Perfect endgame technique

Endgame technique is a very important portion of any professional player’s preparation. Capablanca won many games thanks to his legendary “perfect technique”, but lots of GMs nowadays spend a lot of their time finding lethal opening weapons and do not care much about endgames: this is one of the reasons why you can (sometimes) see strong players blundering when a game reaches its final stage. Obviously this doesn’t happen every time and, thanks Caissa, Fabiano Caruana plays endgames well enough to convert a better position in a full point (the game looks still incomplete on the official site, but I hope tomorrow the complete version will be available). His and Godena’s victories were providential, after Borgo lost to Michalik and Mogranzini drew with Smolen in the fourth round of the 2007 Mitropa Cup: this way Italy finally won against Slovakia, 2.5-1.5, and is now leading a point and a half over France and Czech Republic. Italy-France will be tomorrow's crucial match: we won the 2006 Soccer World Cup by beating them in the final game and I hope our chess team will be able to do the same :-). Official site and hopefully live coverage of the match: www.sakkversenyek.hu. Updated news on my Italian site by clicking here.
In spite of “Sofia rule”, all games were drawn in the second round of the 2007 Mtel Masters. Well, I do not absolutely mean the players didn’t fight, on the contrary there was a great battle on every chessboard. Topalov and Adams had one bishop each when the Chief-Arbiter agreed the position was equal enough to be completely drawn! Mamedyarov and Nisipeanu still share the lead with 1.5 out of 2; Adams and Sasikiran are half a point behind, while Topalov and Kamsky have 0.5 each. Official site: http://www.mtelmasters.com. Updated news in Italian, games and on-line viewer on my Italian site www.messaggeroscacchi.it (direct link to the Mtel section: http://www.messaggeroscacchi.it/mondo/mtel07.html).
Speaking again about endgame technique, German GM Arkadij Naiditsch displayed a perfect one today in his last round duel at the 2007 Baku Chess Festival (aka President’s Cup). English GM and former world championship finalist Nigel Short fought hard with a rook and some pawns against his opponent’s queen, but Naiditsch finally won the game and the tournament (with a total score of 7.5 points out of 9). Official site: http://www.chessclub.az/kubok2/index.htm.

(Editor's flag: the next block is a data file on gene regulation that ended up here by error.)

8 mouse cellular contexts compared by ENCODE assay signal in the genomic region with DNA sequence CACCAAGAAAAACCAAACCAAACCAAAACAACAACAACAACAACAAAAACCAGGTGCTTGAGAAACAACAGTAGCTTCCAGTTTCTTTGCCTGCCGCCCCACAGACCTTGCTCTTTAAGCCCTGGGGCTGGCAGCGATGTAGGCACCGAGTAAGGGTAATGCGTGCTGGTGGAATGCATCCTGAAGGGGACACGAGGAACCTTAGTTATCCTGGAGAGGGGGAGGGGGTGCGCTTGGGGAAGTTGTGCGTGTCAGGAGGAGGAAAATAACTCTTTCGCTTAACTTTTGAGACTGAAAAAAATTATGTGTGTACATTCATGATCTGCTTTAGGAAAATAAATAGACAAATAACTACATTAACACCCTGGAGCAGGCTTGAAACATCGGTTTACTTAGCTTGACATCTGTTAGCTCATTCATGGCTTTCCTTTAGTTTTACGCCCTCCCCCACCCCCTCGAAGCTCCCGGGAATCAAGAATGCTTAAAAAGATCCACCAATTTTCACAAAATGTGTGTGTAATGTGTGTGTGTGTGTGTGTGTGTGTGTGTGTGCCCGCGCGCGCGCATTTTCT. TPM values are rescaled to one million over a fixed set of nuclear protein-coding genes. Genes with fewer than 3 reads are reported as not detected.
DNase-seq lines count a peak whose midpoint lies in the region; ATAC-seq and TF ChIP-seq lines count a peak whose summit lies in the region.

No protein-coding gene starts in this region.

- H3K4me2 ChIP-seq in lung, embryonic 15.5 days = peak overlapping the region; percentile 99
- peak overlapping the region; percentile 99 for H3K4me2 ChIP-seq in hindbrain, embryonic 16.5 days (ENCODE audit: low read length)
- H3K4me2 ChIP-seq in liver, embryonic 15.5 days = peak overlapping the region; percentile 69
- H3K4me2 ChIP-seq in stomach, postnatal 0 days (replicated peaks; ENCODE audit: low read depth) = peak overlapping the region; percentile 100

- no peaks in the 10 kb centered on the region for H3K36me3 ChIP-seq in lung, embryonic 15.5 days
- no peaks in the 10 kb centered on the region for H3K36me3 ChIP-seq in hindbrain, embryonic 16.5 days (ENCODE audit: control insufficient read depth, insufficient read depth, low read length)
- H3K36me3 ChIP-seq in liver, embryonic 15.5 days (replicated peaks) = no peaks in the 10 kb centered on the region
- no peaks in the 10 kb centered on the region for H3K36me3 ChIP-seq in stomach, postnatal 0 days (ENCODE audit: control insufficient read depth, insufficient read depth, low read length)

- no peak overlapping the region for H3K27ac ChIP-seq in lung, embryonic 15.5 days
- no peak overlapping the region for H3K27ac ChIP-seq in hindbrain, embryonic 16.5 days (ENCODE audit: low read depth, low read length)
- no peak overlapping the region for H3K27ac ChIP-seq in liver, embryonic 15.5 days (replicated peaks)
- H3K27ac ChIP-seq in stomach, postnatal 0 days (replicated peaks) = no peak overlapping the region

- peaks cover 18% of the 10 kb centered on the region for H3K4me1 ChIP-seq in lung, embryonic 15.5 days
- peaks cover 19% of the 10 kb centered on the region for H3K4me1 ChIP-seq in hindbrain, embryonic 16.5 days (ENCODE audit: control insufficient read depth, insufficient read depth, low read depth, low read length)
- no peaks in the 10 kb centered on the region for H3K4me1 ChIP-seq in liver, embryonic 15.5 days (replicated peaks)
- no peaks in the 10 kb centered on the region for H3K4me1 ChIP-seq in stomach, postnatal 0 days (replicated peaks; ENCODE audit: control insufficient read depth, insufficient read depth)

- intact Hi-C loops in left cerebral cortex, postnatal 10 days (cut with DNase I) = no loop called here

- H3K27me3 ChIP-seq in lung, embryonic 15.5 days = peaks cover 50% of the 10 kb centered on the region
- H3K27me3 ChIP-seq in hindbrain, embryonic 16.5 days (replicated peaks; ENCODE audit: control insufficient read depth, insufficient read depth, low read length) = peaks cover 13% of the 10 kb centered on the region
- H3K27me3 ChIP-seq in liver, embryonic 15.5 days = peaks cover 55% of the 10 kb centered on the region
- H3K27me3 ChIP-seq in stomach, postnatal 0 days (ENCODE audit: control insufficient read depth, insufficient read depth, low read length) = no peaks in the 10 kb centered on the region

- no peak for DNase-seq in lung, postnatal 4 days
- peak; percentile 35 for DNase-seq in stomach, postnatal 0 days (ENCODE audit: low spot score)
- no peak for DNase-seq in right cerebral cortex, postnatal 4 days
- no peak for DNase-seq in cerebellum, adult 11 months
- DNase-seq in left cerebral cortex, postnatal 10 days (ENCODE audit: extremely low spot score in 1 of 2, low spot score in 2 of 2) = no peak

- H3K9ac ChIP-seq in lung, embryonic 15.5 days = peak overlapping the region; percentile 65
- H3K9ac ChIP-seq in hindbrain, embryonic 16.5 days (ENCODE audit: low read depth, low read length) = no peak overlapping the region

Here is the above mentioned (end)game. Go to move 56 (with Black to move) and carefully look at the position.

Short,N (2691) – Naiditsch,A (2654), Baku 11.5.2007
Black could win even by playing 56…Rh5 or 56…Rc5, but this is a much more brilliant and effective continuation.
What else?
57…g1=Q 58.g6 Qd1+ 59.Ke3 Qg4 60.Rf1 Kg2 61.Rf2+ Kg1 62.Rc2 e5!
There’s no hurry to take the “g6” pawn. This move prevents White king from helping the “c” pawn to be promoted.
63.c5 Qxg6 64.c6 Qg5+ 65.Kd3 Qd8+ 66.Ke2 Qc7 67.Kf3 a4! 68.bxa4 b3!
Black is giving up all his Queen side pawns! Is he going crazy? No, he just want to simplify the position as much as possible.
69.axb3 Qf7+ 70.Ke2 Qxb3 71.Kd2 Qb4+ 72.Kc1 Qa3+ 73.Kb1 Qb3+ 74.Kc1 Qe3+ 75.Kb1 Qxe4
Black has finally achieved his purpose: now he too has a passed pawn.
76.c7 Qb7+ 77.Kc1 Qc8 78.Rc4
78.a5 was not better, e.g.: 78…e4 79.Kd2 Kf2 80.Kd1+ Ke3 81.a6 Qh8 82.Re2+ Kf3 83.a7 Qa1+ 84.Kc2 Qa6! 85.Rd2 Qc6+ 86.Kb1 e3 87.Rc2 Qb6+ 88.Rb2 Qa6 -+ (89.Ra2 e2!! 90.Rxa6 e1=Q+ 91.Kb2 Qe2+ followed by …Qxa6).
78…Kf2 79.Kd2 e4 80.Rxe4 Qxc7
This is not a simple position to win for a “common” player, but Naiditsch doesn’t take much time…
81.Kd3 Kf3 82.Rc4 Qd6+ 83.Kc2 Qb6 84.Kc3 Ke3
Black king comes into action!
85.Rb4 Qa5 86.Kc4 Kd2 87.Kb3 Kd3 88.Rh4 Qb6+ 0–1
After 89.Rb4 Qc5 White has no good move: 90.a5 (to avoid mate) Qxa5 91.Rh4 Qd5+ 92.Ka3 Qd6+ 93.Kb3 Qe6+ 94.Ka4 Kc3 95.Kb5 Qe5+ 96.Ka4 Qe8+ 97.Ka5 Qd8+ 98.Kb5 Qxh4 etc.

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